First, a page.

Tuesday, November 7, 1865
"Well mail day has come & passed but brought me no mail. there is occasionly a week that I do not get any. they get layd over somewhere. I do not feel verry much disappointed if I do not get a letter. a Soldier must be prepared for anything that comes along as I am always glad to get a letter & if I do I am prepared to meet the disappointment. Next week likely I will get two. We are having quite pleasant weather here again. There is no snow on the ground & the mud has got dried up so it is good getting arround & the weather being pleasant makes it quite nice again.
"We do not get any news out here as we are so far from sivilization. sometimes there is a [wagon] train goes past for New Mexico but that is nuthing new or do they bring any news. sometimes the Boys go out & shoot a Buffalo but that has seased to be a novelty & they do not go verry often The Boys that are here from that place are well.
"I shall not write you a verry long letter this time as I have not the material. to day is election day & here we are out in Kansas. I would lik to step in this morning & see how you get along & have a chat but I would not like to return again. if I get hom I do not want the Gov to have any demand on me.
"How do you all get along? have you not got most tired farming, alone or can you manage all the farm next year. if so & I live I can work out. how do you get along Boys & Olive you must all be good children & help mother & do all you can
I will commence the next letter earlier & try & see if I cannot write you a longer letter
"From Your affectionate Husband & Father JOHN MORRILL"
Sunday, November 12, 1865
"Dear dear Wife & Children
"It is 8 Oclock Sabbath morning & I have just got my dishes washed & put away in place. you may want to know what I had for breakfast. well I will tell you. A night or two ago I went up to an old man who keeps an eating house. I knew he had some potatoes. I tried to buy a few of him. he said he would not sell any for if he commenced to sell he would have to let all he had go & he had no more than he wanted for his own use but he would give me a mess or two. so he gave them to me & this morning I had Boild potatoes, good smoked Shoulder, bread, tea & Dough nuts. so you see I had a fine breakfast. you may want to kno where I get my doughnuts. if you could slip in some day on the sly & find me in the dough with my sleevs up you would not ask where they come from. I have my bread all baked from the Bakery & then I have flour, rice, shugar, Molasses, bacon & a plenty to cook & time enough to cook it. get fresh beef in 1 or 2 days. I have just been & got some fresh beef & put on [-?-] to make a soup for dinner.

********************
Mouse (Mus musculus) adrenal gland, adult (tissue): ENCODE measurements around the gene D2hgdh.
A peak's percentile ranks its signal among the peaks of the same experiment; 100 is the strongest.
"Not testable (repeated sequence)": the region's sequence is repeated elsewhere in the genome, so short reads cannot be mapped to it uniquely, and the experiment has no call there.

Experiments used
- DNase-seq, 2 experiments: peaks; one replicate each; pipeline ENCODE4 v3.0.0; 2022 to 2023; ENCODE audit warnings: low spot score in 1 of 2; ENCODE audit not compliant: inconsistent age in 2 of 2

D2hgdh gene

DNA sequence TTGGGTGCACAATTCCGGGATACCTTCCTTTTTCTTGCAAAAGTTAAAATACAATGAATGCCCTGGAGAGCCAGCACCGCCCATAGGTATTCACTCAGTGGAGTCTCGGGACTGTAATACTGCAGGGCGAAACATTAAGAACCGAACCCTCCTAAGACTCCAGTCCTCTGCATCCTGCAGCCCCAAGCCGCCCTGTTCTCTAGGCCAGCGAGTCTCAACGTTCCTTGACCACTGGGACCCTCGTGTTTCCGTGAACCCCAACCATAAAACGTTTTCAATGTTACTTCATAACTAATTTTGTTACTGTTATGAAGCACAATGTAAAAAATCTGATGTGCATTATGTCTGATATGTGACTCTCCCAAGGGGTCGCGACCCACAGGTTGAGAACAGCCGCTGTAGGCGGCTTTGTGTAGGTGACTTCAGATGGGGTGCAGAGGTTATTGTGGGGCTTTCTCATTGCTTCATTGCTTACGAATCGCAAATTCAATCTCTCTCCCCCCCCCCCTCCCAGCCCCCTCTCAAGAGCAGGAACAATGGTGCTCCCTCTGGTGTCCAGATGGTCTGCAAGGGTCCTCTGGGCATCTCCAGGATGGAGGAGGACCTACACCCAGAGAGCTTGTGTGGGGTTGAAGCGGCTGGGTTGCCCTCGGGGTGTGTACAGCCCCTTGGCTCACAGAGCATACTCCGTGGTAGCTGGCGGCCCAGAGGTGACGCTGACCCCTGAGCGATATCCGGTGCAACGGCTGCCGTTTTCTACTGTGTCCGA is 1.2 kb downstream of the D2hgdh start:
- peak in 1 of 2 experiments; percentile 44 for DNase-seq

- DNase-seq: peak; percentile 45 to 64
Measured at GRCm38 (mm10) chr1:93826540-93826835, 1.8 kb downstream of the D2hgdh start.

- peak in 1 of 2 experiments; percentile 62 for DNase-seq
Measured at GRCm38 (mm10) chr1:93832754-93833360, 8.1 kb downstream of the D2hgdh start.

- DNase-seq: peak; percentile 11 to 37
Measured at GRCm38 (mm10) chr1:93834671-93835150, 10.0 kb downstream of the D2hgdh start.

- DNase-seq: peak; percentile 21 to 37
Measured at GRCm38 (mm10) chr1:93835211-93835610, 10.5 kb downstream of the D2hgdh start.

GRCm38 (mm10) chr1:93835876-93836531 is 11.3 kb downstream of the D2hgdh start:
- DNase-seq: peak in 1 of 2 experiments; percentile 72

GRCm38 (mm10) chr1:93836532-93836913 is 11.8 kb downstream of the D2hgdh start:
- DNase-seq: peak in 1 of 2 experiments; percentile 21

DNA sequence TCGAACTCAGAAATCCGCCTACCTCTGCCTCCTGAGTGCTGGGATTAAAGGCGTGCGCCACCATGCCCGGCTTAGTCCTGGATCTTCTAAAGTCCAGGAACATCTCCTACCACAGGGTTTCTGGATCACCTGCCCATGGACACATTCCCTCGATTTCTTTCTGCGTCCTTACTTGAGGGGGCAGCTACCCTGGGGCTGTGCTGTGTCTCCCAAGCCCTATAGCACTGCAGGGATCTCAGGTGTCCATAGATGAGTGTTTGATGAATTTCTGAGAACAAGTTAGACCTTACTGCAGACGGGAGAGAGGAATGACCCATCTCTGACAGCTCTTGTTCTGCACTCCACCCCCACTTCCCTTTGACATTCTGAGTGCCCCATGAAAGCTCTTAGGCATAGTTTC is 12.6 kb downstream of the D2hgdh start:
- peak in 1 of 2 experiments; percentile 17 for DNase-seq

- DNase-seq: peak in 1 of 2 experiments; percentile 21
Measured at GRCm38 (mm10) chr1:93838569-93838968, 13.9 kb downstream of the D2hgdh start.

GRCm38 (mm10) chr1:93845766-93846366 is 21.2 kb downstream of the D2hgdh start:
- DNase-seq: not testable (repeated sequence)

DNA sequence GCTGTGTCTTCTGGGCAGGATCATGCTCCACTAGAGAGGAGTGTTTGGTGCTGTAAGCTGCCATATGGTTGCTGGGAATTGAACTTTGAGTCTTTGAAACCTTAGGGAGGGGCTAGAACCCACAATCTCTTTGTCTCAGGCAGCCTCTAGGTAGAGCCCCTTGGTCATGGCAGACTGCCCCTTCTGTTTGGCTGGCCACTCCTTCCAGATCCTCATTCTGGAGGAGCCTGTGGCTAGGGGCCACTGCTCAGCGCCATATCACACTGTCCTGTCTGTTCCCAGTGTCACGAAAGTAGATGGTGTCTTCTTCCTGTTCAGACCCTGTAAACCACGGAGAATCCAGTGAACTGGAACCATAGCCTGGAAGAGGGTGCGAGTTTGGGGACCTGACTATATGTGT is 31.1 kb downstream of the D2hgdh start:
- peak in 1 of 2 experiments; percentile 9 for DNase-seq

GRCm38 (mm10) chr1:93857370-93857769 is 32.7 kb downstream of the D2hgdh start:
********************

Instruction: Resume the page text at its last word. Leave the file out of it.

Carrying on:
"I cannot write much this morning for you see I must get out & [ser ?] arround.
"my health is good. all the men from that way are well. Tomorrow is mail day from the East agin. Our Colonel & several others are out hunting. went yesterday to be gone 3 days.
"I shall try to write more this afternoon or evening if I do not have to many callers. Sam went over to the Co to breakfast & stops to inspection & has not yet returned.
"Well I have been out knocking arround. went up to the Post Office a little distance off & there I saw the celebrated Kit Carson. he is rather below the medium hight thick set naturally of a social turn of mind. I should think appears about 40 or 45 years of age capable I should think of endureing great hardship The mountain & plains is his home. He can talk almost any language that he meets with on his travel. he ranks as Colonel.